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'We are choosing to be the Louisiana of the past' | Law makers fail to draw new congressional map

Louisiana Middle District U.S. Judge Shelly Dick said she’d redraw the map herself if the Louisiana legislature wouldn’t – now it looks like she’ll have to.

NEW ORLEANS — The math is easy.

Louisiana has six congressional seats. Our population is one-third Black. So, under the Voting Rights Act, Louisiana should have two majority-Black congressional districts.

On Saturday, the Louisiana Legislature decided that one was enough.
After being ordered by a federal judge to create a second majority-minority district in the state, Louisiana Legislature ended their special session two days early with nothing to show for it.

Louisiana Middle District U.S. Judge Shelly Dick said she’d redraw the map herself if the Louisiana legislature wouldn’t – now I looks like she’ll have to.

“I think that continues to add to the legacy of Louisiana whereby people of color, Black people in particular, their rights, their representation in the political process has only come through federal intervention,” Rep. Royce Duplessis (D-New Orleans) said after the special session ended.

Rep. Duplessis was one of the legislators who submitted a new congressional map for approval. He says his map checked all the right boxes, but still never stood a chance.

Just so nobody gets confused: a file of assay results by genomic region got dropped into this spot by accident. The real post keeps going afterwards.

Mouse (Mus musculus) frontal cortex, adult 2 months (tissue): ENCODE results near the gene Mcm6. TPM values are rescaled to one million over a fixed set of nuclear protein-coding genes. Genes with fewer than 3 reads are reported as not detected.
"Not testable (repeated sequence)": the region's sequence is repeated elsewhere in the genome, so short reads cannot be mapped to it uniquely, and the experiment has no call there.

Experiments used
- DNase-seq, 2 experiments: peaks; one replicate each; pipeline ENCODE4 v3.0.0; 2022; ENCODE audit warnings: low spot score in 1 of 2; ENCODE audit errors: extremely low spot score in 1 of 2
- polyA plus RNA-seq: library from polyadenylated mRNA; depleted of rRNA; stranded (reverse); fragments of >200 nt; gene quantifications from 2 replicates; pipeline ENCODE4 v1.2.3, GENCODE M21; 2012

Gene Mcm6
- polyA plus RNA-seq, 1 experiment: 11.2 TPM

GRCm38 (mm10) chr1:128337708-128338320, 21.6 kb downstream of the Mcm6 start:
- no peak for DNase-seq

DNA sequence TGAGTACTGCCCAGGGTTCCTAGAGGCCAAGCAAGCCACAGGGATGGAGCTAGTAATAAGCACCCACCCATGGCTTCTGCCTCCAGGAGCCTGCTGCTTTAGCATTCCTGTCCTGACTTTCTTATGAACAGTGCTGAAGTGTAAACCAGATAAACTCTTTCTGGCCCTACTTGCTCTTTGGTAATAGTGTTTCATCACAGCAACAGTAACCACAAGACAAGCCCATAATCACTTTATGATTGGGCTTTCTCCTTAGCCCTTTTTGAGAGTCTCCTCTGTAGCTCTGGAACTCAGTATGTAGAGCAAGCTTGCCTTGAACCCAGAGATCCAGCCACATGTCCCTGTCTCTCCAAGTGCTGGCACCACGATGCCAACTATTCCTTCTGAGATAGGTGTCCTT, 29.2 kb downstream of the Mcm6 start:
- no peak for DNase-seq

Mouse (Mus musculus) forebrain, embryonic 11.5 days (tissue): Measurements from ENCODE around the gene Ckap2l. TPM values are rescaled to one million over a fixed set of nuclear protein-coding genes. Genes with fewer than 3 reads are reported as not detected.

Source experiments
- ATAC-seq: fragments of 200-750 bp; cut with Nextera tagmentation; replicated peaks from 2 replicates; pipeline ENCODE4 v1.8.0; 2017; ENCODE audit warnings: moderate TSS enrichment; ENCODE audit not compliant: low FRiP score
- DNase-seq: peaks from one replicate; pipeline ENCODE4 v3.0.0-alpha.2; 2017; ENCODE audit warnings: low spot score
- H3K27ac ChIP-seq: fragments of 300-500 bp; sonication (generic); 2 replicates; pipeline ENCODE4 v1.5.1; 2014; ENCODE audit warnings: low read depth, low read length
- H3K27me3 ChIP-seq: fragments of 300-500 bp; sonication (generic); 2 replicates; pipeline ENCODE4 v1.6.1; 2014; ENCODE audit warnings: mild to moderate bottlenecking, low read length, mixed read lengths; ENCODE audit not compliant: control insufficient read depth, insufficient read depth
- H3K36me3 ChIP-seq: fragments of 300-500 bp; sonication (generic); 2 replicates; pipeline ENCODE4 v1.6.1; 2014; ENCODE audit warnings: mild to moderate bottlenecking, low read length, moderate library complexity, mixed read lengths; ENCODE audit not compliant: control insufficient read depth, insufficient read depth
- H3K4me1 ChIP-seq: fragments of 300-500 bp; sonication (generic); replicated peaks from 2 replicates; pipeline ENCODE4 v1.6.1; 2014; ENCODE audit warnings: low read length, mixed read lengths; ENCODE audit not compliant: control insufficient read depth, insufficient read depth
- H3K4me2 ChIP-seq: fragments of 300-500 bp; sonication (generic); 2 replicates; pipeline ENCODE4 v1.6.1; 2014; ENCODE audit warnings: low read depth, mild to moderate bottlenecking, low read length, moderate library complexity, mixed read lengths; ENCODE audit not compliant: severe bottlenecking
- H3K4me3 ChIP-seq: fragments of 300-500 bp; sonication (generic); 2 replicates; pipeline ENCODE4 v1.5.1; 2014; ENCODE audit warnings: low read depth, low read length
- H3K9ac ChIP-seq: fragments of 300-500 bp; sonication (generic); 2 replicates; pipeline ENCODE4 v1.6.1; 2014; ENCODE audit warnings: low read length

He believes what’s happening now is a clear example of the instructional racism Louisiana has always lived with.

“When we make decisions like this, we send a message to the rest of the country that we are choosing to be the Louisiana of the past,” he said. “We're not choosing to be the Louisiana of the future.”

Louisiana Attorney General Jeff Landry and Sec. of State Kyle Ardoin asked the Supreme Court to intervene and put a hold on Judge Dick’s order.

WWL-TV Political Analyst Clancy Dubos said that the Supreme Court could ultimately rule in their favor and keep Louisiana congressional map as is.

“The Supreme Court has already ruled in the past that protecting incumbents is a legitimate concern,” DuBos said. “I think the legislature is going to try to argue to the courts that ‘we’re not trying to infringe on the rights of African Americans, we’re simply trying to draw lines that protect our incumbents who have some seniority.’”

Those lines are now in the hands of federal judges instead of Louisiana’s leaders.

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